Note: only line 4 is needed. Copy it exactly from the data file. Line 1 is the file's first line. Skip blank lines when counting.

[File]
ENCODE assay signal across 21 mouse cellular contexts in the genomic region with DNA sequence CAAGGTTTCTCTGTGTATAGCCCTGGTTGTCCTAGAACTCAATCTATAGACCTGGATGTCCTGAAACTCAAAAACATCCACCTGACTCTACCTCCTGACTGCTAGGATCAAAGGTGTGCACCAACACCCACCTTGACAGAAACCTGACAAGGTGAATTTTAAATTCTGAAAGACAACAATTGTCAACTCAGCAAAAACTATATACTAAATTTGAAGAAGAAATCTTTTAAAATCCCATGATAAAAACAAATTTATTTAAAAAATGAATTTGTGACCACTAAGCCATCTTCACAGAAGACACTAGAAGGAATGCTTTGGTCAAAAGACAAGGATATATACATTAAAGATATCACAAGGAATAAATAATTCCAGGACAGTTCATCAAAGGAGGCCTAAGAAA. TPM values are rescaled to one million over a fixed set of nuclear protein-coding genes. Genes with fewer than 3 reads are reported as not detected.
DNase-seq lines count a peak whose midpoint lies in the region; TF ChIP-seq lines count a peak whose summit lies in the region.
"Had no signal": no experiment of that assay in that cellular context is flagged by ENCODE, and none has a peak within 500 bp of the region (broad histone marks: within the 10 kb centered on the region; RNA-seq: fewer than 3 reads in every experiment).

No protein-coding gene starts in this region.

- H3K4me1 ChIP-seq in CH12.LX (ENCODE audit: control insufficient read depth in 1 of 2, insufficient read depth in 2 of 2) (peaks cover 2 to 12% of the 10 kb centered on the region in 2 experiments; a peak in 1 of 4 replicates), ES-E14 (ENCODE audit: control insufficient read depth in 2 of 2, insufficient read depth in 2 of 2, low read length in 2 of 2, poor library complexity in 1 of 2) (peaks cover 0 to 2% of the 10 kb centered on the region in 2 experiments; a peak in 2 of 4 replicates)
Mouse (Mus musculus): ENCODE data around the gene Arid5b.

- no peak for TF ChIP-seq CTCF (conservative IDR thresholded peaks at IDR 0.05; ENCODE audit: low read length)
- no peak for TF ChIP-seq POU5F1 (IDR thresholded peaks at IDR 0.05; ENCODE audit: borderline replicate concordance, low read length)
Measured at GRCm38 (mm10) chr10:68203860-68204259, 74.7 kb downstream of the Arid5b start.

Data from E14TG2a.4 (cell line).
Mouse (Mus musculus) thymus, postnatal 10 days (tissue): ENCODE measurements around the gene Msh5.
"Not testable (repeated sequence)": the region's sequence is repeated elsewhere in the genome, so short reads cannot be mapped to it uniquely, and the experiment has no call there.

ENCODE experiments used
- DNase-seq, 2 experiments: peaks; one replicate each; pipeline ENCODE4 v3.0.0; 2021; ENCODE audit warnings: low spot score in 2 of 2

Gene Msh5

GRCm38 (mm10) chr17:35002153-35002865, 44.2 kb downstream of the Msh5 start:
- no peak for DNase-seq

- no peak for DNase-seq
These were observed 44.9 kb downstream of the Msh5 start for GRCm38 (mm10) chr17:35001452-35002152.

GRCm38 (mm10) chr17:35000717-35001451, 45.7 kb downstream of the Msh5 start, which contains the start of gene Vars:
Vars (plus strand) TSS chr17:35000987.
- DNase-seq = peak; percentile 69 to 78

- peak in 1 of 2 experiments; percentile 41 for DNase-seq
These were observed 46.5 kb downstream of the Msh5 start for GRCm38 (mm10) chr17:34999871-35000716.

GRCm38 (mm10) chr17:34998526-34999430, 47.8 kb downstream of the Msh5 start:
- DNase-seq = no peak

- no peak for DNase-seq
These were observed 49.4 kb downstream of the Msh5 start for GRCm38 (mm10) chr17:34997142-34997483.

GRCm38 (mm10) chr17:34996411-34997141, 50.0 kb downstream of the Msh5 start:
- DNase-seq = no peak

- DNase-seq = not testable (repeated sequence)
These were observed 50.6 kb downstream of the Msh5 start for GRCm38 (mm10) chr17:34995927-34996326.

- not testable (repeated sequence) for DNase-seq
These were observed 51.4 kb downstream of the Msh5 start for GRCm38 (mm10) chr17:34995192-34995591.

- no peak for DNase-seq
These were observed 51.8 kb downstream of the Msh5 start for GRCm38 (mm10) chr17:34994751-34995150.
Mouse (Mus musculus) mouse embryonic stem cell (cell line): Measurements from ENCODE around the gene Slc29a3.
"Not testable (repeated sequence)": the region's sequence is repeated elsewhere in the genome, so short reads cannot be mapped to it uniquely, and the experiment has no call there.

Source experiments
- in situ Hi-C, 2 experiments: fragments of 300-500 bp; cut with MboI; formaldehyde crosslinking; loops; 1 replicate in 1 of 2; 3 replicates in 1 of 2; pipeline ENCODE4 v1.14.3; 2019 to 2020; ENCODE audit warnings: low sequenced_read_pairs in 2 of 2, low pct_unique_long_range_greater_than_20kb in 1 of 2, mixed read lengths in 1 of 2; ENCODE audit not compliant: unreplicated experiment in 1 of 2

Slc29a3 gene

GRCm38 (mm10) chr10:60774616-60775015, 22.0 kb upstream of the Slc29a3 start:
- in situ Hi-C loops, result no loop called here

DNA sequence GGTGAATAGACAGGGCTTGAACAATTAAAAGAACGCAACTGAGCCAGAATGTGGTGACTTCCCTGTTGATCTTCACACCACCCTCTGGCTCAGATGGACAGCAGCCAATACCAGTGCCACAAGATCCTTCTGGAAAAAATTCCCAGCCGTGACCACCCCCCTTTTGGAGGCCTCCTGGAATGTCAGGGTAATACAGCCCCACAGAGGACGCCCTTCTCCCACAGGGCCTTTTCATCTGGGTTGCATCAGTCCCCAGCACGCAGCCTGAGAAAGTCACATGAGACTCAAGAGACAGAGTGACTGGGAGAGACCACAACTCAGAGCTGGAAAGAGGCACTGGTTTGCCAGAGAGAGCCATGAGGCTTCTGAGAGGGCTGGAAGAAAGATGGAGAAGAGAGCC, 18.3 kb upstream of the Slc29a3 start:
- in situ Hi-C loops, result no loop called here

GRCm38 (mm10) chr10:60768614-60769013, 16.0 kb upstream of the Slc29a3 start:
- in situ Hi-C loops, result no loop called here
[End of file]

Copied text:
No protein-coding gene starts in this region.